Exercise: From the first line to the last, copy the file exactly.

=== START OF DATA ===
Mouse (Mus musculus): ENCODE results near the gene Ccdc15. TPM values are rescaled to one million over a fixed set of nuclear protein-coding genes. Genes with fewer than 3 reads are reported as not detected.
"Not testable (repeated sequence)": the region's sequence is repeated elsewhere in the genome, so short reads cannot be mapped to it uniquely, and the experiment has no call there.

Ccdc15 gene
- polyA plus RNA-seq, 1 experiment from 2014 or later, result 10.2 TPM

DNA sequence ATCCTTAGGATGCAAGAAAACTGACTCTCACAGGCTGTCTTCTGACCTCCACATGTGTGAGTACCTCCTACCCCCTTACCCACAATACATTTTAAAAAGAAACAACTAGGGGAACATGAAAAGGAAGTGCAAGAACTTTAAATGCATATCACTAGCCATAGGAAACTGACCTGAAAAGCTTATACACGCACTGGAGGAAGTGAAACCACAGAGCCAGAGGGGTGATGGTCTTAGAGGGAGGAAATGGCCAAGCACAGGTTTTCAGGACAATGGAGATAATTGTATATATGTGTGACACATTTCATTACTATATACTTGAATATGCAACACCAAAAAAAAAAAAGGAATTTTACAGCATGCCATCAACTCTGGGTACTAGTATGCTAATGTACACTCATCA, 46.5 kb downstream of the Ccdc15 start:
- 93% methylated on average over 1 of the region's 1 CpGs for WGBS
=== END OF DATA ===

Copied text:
Mouse (Mus musculus): ENCODE results near the gene Ccdc15. TPM values are rescaled to one million over a fixed set of nuclear protein-coding genes. Genes with fewer than 3 reads are reported as not detected.
"Not testable (repeated sequence)": the region's sequence is repeated elsewhere in the genome, so short reads cannot be mapped to it uniquely, and the experiment has no call there.

Ccdc15 gene
- polyA plus RNA-seq, 1 experiment from 2014 or later, result 10.2 TPM

DNA sequence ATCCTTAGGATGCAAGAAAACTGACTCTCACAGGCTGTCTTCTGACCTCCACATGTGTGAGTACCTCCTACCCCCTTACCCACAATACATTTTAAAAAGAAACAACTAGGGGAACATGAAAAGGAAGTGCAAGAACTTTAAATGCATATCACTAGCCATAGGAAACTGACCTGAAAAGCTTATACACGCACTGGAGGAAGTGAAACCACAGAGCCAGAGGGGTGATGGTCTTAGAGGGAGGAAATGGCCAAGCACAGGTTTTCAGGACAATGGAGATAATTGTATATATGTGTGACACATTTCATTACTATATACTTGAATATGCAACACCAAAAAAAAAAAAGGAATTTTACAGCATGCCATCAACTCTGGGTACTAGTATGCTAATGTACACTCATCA, 46.5 kb downstream of the Ccdc15 start:
- 93% methylated on average over 1 of the region's 1 CpGs for WGBS